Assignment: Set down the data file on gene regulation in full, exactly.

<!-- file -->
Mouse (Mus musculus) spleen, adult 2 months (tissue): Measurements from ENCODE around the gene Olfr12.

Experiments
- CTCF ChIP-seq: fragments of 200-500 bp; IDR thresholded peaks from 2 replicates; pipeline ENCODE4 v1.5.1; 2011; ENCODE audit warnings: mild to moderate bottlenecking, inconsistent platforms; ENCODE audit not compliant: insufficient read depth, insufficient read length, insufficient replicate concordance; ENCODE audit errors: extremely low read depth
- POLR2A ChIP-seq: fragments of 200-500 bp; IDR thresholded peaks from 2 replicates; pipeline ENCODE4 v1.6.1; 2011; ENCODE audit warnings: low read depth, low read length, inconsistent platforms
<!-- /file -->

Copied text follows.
Mouse (Mus musculus) spleen, adult 2 months (tissue): Measurements from ENCODE around the gene Olfr12.

Experiments
- CTCF ChIP-seq: fragments of 200-500 bp; IDR thresholded peaks from 2 replicates; pipeline ENCODE4 v1.5.1; 2011; ENCODE audit warnings: mild to moderate bottlenecking, inconsistent platforms; ENCODE audit not compliant: insufficient read depth, insufficient read length, insufficient replicate concordance; ENCODE audit errors: extremely low read depth
- POLR2A ChIP-seq: fragments of 200-500 bp; IDR thresholded peaks from 2 replicates; pipeline ENCODE4 v1.6.1; 2011; ENCODE audit warnings: low read depth, low read length, inconsistent platforms